Each month we bring you a post to help you keep your brain fit. It’s our contribution to your total well being.
This month the focus is on providing cognitive challenge. This composer requires us to stretch our understanding of the word music. We hope you will accept the challenge even if it threatens to blow your mind (written with a smile).
His high school yearbook said of him: “Noted for: being radical.”
Composer, writer, inventor, philosopher, and ultramodernist, JOHN CAGE would have been 100 years old on Sept. 5, 2012.
The acknowledged father of Multimedia art, he collaborated closely over many years with many of the movers and shakers in dance, theater, and painting. If you happen to be in New York City, check out the north end of the pedestrian island in Times Square, between 45th and 46th Streets. You will hear a Cage-inspired piece by Max Neuhaus, appropriately called Times Square, which processes sounds coming from the subway tunnels below.
To say that Cage upset the status quo in music would be a gross understatement. He rocked it to its foundation. He taught us that the Sound of Silence is a literal reality (pace Paul Simon). This revelation came in 1951 when he entered an anechoic chamber (i.e., one free of any echoes). As he says in Silence, his 1961 book of philosophical musings: “There is no such thing as silence. Get thee to an anechoic chamber and hear there thy nervous system, and hear there thy blood in circulation.”
Cage himself was a persuasive and charming proponent of his art, as you can see in this video.
He famously said, “My purpose is to eliminate purpose”– a composing philosophy that he acknowledged owes much to the Zen Buddhist teachings of Daisetz Teitaro Suzuki and the idea that Nirvana is achieved through direct intuitive insights. In sharp contrast to the Judeo-Christian view that we are created in the image of God and are here to subdue nature, the Zen Buddhist view posits that we humans are only one of many species living in a world of randomness rather than order.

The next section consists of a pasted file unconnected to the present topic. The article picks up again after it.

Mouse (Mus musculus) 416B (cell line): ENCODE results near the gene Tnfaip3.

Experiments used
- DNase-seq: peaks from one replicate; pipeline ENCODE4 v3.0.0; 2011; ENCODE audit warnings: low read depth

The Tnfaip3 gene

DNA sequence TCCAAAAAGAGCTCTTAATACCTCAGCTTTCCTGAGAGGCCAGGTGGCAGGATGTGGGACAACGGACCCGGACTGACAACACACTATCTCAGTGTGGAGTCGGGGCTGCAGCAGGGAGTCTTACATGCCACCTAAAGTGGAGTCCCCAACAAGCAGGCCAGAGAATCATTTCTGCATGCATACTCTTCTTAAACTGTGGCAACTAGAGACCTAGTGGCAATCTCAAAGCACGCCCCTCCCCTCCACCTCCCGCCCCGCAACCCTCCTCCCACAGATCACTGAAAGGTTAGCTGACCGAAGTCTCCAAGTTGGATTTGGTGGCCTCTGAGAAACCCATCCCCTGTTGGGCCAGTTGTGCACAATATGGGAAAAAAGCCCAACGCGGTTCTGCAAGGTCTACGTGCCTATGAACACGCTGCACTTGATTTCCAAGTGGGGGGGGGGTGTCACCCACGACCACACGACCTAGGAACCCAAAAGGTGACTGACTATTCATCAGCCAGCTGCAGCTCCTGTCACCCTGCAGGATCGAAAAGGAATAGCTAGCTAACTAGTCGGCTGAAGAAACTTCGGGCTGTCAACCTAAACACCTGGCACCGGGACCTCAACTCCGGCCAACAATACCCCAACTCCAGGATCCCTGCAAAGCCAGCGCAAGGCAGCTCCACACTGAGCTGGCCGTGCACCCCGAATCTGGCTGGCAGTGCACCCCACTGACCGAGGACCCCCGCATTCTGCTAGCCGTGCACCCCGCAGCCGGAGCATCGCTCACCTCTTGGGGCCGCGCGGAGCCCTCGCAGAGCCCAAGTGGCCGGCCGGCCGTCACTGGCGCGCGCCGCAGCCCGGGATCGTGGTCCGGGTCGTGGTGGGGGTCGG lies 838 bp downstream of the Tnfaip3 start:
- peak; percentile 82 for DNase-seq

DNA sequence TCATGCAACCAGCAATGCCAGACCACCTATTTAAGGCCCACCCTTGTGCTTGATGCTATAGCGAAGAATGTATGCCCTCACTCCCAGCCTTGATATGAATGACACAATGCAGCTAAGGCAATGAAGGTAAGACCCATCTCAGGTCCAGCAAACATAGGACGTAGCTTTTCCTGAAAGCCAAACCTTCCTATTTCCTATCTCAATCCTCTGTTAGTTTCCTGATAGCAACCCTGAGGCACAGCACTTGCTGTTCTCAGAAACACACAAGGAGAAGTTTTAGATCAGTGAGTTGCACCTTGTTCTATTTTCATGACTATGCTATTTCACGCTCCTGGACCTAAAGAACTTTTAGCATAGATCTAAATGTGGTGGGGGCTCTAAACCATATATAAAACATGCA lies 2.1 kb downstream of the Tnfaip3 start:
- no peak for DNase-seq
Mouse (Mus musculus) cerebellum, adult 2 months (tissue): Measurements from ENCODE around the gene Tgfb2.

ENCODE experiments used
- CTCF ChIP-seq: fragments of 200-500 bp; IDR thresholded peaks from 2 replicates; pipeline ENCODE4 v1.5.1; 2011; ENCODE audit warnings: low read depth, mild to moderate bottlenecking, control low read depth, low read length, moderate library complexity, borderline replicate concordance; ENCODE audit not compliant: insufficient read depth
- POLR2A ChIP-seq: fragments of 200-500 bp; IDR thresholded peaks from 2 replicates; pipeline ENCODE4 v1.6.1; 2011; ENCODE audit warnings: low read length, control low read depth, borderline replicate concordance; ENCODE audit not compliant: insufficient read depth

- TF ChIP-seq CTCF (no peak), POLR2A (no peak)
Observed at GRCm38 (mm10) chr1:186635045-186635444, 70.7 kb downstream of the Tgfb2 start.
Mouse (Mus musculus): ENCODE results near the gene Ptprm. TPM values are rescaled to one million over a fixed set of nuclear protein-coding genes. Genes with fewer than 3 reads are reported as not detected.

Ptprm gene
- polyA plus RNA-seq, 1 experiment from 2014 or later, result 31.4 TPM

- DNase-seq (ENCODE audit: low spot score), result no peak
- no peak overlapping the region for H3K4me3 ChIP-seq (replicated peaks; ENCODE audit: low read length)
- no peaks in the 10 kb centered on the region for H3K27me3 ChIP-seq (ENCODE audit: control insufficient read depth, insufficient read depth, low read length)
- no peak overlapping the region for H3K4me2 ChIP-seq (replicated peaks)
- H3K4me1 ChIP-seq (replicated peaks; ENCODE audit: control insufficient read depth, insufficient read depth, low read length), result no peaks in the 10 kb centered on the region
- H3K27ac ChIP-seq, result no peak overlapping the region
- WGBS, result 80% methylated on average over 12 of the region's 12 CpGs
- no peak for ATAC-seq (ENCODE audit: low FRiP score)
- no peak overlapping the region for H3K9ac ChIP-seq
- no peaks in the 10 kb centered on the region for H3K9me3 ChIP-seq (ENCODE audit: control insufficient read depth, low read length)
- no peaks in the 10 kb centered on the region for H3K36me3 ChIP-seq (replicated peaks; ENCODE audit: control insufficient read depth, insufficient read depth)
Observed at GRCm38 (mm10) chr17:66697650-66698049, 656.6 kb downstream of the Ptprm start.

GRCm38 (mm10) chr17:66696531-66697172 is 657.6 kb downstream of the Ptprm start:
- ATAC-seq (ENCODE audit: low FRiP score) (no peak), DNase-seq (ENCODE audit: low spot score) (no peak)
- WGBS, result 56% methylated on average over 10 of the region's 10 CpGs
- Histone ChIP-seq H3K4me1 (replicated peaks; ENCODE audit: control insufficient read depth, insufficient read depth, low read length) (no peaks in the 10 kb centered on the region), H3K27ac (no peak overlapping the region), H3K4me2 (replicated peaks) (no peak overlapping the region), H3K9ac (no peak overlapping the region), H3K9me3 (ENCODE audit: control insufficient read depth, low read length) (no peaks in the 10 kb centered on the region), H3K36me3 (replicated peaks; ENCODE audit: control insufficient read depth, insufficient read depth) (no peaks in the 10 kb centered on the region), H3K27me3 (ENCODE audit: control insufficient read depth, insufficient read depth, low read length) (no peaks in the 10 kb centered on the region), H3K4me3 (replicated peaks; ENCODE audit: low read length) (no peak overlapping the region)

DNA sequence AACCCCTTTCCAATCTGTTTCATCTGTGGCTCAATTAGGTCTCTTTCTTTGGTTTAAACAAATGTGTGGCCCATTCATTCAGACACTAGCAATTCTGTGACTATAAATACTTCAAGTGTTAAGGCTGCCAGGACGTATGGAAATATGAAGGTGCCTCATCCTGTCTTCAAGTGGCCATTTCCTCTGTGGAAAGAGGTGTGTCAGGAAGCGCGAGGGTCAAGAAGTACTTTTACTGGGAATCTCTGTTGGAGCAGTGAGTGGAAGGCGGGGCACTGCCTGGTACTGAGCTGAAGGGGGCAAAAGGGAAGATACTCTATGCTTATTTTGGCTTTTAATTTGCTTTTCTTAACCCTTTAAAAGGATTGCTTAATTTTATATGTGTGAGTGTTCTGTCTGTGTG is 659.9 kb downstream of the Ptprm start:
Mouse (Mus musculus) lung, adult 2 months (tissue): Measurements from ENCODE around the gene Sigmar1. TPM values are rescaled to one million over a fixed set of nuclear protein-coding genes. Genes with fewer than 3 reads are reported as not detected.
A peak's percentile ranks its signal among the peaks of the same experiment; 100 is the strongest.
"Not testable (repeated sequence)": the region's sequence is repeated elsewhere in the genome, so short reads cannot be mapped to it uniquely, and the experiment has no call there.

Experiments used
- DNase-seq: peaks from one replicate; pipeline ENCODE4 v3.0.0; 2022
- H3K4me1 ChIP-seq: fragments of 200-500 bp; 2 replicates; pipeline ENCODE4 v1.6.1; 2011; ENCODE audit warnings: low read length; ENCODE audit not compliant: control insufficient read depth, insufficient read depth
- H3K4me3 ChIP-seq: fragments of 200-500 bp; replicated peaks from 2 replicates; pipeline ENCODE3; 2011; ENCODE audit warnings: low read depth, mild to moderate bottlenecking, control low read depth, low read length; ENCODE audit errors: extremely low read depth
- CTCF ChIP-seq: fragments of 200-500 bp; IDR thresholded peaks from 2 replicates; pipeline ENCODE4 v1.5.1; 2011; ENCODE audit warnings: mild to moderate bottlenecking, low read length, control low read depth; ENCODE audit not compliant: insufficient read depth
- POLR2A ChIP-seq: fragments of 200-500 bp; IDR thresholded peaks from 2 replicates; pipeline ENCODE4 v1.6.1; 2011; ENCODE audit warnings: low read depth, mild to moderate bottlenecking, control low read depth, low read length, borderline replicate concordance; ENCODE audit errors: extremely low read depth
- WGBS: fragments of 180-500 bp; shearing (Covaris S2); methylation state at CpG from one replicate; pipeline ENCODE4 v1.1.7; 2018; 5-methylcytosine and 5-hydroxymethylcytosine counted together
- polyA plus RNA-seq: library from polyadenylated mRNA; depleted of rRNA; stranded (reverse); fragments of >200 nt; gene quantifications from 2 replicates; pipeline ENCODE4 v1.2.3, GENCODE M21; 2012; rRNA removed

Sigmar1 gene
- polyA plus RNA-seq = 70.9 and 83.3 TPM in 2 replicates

Probably his most famous work is the one entitled 4′ 33″, in which a pianist sits motionless at the piano for exactly four minutes and thirty three seconds of silence. This “silence” actually has a three-movement structure whose proportions –30″, 2′ 23″, and 1′ 40″–are determined by random processes Cage learned from the I Ching which strongly influenced his art.
P.S. If you are open to it, this listening experience can be savored as a spiritual exercise that quiets the will and offers “infinite possibilities.”
Since 4’33” works best when you’re sitting with other people in a hall, we thought you would appreciate one of his more lyrical compositions instead. Dreams is a very accessible example of his aesthetic philosophy.
For Cage, we are all equals when we listen to music. “Everyone is in the best seat,” in that we are all potentially creative artists if we allow ourselves to hear and experience the inner and outer music that is always present in life.
Here is an illuminating experiment:
Choose a place to sit, close your eyes, and just listen to whatever is around you for 5 minutes. Try this in various locations at different times of day. Each time write down what you hear and what your mood is after listening.
There is “music” in the universe around us that has a profound effect on us. But most of the time we are not conscious of it. What happened when you became more aware? What did you discover? Let us know.